Review of Rick Bass’ In My Home There Is No More Sorrow: Ten Days in Rwanda

Rick Bass visited Rwanda in 2011 with his wife and teenage daughter, accompanied by Terry Tempest Williams. The group put together a writing workshop at Rwanda’s only remaining national university in Butare, and they briefly toured various parts of the country as well. In My Home There is no More Sorrow was released as a result of the trip in 2012 by McSweeney’s Books. Though the work largely consists of a travel narrative, detailing Bass’ experiences and a linear trip through a beautiful landscape, the prose is rich with significant pathos. Through seemingly anxious reflection, Bass confronts personal histories and humanity; a dialogue and language are then created, not only for an American audience reading his words, but for the voices of those who have suffered more than we can imagine. This work of non-fiction was made to finely tune your empathy, and should haunt your memory for all the right reasons in which a good book can.

Bass appears split by what he wants to remember, what he wishes to first convey – the image that will set the overall “tone” of his book. This catches the psyche that remains present throughout the text. At every turn, the land displays an inherent beauty, but anyone with even a rough knowledge of history knows Rwanda’s past does not always reflect the images of its lush jungles and rolling hills. For the traveling writer, this presents a paradox, and so Bass begins by writing:

“Every word I spend here without getting to the bones feels like I am shirking or betraying the obligation of witness. And yet, seventeen years after the fact, the thousand hills are greener than ever.”

The seventeen years indicates the time between his visit and the 1994 genocide of the Tutsi people. Shrines – memorials of bones – dot the countryside, mostly in churches where many people were massacred. The bombed out and blood-stained shells of these buildings are all that remain; life continues in peace now, but this dark history weighs heavily on the consciences of those who remember, whether they were a victim or survivor, a killer, or someone who had only grown up listening to the horrific stories, knowing this is a part of who they are. Bass details how difficult this is to write from an outsider’s perspective, and he brings this nervous evasion of the past to the writing workshop in Butare.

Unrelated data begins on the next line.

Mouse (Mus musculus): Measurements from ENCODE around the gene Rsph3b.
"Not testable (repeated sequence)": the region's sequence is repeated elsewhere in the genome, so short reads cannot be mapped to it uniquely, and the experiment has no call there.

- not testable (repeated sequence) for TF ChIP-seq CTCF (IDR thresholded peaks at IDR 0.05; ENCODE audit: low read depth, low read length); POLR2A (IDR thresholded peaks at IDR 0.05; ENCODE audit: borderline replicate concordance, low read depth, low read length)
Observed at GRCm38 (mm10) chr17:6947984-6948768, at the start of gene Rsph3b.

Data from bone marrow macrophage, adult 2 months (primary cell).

That being said, the most successful parts of this book take place during the writer’s workshop, in which the local students and their own teacher challenge Bass and Williams’ approach.

“Terry told him that we are being cautious; that we are visitors.”
“ ‘No,’ he said. ‘You are writers.’ ”

From here, Bass goes beyond the conventions of a blundering traveler in a strange land. Doing away with the alienation we often see in travel narratives, he offers useful perspectives regarding not only the workshop and the students, but the notions by which we typically regard a once war-ravaged country like Rwanda. Instead of urging the reader to forget, to move on, Bass confronts these issues by indulging the students’ need to construct a language for their past. Largely, this book seeks to validate art, a fresh kind of writing, through this recycled pain. In order to produce any work of value, Bass suggests that we expose ourselves, reopening old wounds and shaping them into ideas, stanzas, paragraphs – he admits to actively avoiding this approach, and considers how we are wrong to do so.

At first, the latter half of the book might seem to flag in its emotionally-charged progression, returning the reader to a trip’s itinerary as the group heads off to see the Gorillas living on a tri-country preserve in the highland forests. However, this provides a balance to the prose, so that you are not constantly beleaguered by that feeling of dread; Bass does not riddle his text with guilt or sorrow. He writes what he believes is necessary, which also means he cannot simply focus on the negative because there are parts of this place, history aside, that maintain a significant natural beauty, which is delivered succinctly throughout the text. Without this part, the dichotomy Bass hopes to deliver would fail.

Because this section of the book lacks the powerful connection between cultures, one might wish it excised in favor of the deeply personal interactions with the students at the national school. Perhaps for this reason, Bass includes some of the work produced by those who attended the workshop. This is wonderful – it offers an insight not even Bass himself could give the reader. Instead of hearing the detailed history of these survivors, this new hopeful generation, from a third party, one can admire the raw severity with which these poems and narratives are written. To know that anyone can survive such a thing and transform their experiences into writing, that useful art by which we express ourselves, means that we too can take on this cultural interconnectivity, and fill the gaps where we find our empathy with honest and meaningful language.

If you come across this book, you should read it, and allow it to calibrate your vision into a world where qualitative writing is being born from tragedy, where it is new. Just as Bass invites the reader into this striking experience of humanity, so should you invite someone you know to read this book as well.

Review by Ryan Gannon